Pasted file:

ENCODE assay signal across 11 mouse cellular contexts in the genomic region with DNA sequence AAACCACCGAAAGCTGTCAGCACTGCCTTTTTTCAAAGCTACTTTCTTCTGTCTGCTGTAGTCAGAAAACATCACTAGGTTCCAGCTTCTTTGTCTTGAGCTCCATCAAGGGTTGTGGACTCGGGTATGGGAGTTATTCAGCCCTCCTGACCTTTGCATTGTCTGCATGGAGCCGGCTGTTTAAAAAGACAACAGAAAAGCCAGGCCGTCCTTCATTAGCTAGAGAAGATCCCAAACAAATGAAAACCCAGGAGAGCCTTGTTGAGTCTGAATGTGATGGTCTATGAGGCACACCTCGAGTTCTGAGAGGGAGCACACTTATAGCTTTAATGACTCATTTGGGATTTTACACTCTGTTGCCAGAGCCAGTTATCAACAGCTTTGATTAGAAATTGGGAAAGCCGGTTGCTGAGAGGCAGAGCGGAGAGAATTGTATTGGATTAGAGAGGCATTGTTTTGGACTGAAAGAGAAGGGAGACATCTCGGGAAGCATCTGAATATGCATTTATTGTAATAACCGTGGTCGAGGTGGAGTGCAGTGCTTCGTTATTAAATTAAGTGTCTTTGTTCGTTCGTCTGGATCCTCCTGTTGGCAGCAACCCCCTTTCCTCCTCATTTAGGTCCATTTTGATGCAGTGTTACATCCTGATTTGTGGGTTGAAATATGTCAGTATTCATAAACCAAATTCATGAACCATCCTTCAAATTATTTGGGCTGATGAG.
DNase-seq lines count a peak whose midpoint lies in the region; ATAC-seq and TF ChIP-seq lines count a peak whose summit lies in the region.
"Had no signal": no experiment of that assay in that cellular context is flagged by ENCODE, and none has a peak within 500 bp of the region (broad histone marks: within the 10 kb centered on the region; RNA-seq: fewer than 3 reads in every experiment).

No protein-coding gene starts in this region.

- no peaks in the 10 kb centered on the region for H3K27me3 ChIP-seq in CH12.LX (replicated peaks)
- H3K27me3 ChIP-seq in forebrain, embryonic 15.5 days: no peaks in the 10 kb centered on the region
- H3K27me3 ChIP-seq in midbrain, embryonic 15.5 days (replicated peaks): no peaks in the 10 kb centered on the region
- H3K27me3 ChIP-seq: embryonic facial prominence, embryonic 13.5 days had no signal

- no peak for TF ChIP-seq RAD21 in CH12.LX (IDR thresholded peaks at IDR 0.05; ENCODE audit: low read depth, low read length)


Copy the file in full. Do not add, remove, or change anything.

ENCODE assay signal across 11 mouse cellular contexts in the genomic region with DNA sequence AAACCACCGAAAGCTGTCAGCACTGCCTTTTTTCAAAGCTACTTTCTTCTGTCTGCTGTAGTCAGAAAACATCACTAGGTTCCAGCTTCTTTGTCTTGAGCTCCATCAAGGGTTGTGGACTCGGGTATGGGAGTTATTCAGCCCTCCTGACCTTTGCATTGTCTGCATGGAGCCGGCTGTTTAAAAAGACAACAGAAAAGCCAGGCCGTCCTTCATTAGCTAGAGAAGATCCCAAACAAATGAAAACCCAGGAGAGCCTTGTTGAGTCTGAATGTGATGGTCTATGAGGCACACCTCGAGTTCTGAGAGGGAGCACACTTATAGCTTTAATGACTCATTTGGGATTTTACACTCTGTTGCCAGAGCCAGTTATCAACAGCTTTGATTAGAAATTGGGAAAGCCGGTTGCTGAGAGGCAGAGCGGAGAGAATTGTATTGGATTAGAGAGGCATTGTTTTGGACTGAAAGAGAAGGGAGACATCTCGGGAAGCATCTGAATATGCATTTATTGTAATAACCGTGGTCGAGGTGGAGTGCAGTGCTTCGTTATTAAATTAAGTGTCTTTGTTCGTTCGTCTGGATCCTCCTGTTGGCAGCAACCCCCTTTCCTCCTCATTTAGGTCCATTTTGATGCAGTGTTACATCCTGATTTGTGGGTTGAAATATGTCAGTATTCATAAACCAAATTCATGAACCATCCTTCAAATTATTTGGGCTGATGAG.
DNase-seq lines count a peak whose midpoint lies in the region; ATAC-seq and TF ChIP-seq lines count a peak whose summit lies in the region.
"Had no signal": no experiment of that assay in that cellular context is flagged by ENCODE, and none has a peak within 500 bp of the region (broad histone marks: within the 10 kb centered on the region; RNA-seq: fewer than 3 reads in every experiment).

No protein-coding gene starts in this region.

- no peaks in the 10 kb centered on the region for H3K27me3 ChIP-seq in CH12.LX (replicated peaks)
- H3K27me3 ChIP-seq in forebrain, embryonic 15.5 days: no peaks in the 10 kb centered on the region
- H3K27me3 ChIP-seq in midbrain, embryonic 15.5 days (replicated peaks): no peaks in the 10 kb centered on the region
- H3K27me3 ChIP-seq: embryonic facial prominence, embryonic 13.5 days had no signal

- no peak for TF ChIP-seq RAD21 in CH12.LX (IDR thresholded peaks at IDR 0.05; ENCODE audit: low read depth, low read length)